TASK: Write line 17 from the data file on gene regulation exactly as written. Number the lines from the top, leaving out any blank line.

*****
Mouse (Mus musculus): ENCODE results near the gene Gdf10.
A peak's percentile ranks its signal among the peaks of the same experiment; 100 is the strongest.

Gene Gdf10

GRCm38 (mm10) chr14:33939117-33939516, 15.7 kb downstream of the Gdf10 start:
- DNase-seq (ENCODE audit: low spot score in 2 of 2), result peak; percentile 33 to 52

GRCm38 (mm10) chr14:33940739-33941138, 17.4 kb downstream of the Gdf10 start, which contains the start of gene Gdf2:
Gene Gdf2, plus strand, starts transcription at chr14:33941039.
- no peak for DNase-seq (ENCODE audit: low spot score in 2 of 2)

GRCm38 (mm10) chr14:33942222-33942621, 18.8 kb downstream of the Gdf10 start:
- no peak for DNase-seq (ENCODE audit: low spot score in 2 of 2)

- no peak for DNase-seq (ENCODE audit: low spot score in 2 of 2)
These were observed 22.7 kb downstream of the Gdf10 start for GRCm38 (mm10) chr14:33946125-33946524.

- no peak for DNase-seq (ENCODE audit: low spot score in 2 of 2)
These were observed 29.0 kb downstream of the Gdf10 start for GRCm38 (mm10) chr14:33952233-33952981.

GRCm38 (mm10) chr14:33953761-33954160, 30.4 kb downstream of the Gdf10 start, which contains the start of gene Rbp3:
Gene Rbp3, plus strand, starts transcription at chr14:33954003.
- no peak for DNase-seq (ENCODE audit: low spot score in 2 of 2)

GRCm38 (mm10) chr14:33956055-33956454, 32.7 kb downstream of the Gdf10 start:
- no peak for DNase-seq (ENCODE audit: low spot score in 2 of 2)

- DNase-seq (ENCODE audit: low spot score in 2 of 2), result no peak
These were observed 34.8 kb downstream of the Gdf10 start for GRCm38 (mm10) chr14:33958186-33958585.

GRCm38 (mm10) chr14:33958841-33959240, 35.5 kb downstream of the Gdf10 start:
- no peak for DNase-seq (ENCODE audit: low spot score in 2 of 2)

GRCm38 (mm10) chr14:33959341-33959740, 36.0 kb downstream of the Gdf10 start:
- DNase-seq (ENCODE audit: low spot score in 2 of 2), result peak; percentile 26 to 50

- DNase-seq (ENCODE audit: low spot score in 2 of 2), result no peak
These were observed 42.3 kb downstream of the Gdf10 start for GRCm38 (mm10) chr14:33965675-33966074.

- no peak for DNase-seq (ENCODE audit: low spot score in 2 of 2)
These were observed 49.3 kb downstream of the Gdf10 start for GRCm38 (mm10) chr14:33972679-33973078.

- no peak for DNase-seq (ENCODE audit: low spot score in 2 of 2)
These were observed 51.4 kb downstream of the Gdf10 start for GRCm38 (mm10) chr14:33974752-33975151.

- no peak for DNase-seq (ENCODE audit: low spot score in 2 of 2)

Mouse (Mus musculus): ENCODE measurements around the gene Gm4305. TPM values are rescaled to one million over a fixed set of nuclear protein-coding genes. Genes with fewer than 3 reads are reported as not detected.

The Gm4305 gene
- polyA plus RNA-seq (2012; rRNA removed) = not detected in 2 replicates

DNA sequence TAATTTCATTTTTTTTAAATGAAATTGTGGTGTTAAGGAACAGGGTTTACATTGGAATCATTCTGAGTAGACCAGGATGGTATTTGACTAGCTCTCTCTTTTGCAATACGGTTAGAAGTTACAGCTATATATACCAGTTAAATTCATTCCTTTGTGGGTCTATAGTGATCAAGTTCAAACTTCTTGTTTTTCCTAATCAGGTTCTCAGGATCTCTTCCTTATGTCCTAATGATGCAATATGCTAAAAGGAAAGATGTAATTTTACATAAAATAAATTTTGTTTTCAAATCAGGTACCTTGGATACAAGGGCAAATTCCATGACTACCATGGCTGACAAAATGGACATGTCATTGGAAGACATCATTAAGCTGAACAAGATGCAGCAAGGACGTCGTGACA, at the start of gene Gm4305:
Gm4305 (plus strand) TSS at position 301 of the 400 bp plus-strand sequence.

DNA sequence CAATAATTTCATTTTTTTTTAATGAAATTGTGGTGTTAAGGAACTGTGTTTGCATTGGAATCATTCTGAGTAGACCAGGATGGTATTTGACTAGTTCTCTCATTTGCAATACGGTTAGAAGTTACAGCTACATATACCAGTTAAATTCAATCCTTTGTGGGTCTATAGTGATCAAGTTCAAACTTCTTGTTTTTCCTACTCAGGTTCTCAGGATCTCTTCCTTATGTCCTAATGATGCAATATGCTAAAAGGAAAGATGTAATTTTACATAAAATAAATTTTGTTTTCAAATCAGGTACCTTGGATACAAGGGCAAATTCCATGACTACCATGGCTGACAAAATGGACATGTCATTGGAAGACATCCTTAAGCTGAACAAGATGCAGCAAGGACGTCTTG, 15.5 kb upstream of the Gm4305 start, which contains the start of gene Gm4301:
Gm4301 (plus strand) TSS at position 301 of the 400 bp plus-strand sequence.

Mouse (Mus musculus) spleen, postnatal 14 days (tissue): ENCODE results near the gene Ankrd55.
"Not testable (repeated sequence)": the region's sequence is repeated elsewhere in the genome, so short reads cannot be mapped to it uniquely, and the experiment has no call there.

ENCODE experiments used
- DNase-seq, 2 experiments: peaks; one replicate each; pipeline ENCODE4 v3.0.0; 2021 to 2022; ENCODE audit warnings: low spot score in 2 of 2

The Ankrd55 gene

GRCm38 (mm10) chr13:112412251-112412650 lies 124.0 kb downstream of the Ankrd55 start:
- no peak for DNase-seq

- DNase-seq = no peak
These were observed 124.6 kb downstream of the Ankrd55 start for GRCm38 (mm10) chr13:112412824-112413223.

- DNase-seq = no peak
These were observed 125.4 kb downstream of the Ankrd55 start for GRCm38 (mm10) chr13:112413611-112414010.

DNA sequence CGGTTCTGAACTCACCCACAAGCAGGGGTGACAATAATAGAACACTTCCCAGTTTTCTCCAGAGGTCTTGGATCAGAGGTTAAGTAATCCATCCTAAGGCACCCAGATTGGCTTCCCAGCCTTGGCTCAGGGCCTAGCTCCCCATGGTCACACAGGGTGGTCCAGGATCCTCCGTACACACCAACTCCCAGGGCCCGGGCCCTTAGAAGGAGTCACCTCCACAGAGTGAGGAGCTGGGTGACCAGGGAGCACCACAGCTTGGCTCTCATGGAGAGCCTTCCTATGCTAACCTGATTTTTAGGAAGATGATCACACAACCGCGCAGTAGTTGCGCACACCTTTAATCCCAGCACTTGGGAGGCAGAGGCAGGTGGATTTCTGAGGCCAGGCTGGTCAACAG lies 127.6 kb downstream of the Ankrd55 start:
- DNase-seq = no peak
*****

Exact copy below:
- no peak for DNase-seq (ENCODE audit: low spot score in 2 of 2)